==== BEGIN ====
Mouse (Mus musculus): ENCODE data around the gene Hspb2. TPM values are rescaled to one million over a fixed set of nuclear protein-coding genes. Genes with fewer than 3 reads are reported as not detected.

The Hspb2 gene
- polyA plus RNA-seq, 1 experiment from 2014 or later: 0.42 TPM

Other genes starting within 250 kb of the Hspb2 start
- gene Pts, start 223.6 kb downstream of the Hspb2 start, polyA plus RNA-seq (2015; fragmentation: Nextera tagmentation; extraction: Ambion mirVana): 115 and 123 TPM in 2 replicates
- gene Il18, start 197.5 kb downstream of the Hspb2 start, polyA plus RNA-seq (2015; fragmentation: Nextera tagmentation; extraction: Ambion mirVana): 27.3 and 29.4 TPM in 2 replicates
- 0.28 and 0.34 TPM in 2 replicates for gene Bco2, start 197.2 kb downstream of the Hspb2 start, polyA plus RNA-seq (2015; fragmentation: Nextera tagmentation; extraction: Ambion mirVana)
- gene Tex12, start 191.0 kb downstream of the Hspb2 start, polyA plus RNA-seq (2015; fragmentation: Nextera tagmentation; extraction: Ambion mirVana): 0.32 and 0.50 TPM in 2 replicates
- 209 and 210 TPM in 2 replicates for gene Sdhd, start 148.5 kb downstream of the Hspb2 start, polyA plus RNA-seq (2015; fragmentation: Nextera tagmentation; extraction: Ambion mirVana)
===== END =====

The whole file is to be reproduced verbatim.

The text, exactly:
Mouse (Mus musculus): ENCODE data around the gene Hspb2. TPM values are rescaled to one million over a fixed set of nuclear protein-coding genes. Genes with fewer than 3 reads are reported as not detected.

The Hspb2 gene
- polyA plus RNA-seq, 1 experiment from 2014 or later: 0.42 TPM

Other genes starting within 250 kb of the Hspb2 start
- gene Pts, start 223.6 kb downstream of the Hspb2 start, polyA plus RNA-seq (2015; fragmentation: Nextera tagmentation; extraction: Ambion mirVana): 115 and 123 TPM in 2 replicates
- gene Il18, start 197.5 kb downstream of the Hspb2 start, polyA plus RNA-seq (2015; fragmentation: Nextera tagmentation; extraction: Ambion mirVana): 27.3 and 29.4 TPM in 2 replicates
- 0.28 and 0.34 TPM in 2 replicates for gene Bco2, start 197.2 kb downstream of the Hspb2 start, polyA plus RNA-seq (2015; fragmentation: Nextera tagmentation; extraction: Ambion mirVana)
- gene Tex12, start 191.0 kb downstream of the Hspb2 start, polyA plus RNA-seq (2015; fragmentation: Nextera tagmentation; extraction: Ambion mirVana): 0.32 and 0.50 TPM in 2 replicates
- 209 and 210 TPM in 2 replicates for gene Sdhd, start 148.5 kb downstream of the Hspb2 start, polyA plus RNA-seq (2015; fragmentation: Nextera tagmentation; extraction: Ambion mirVana)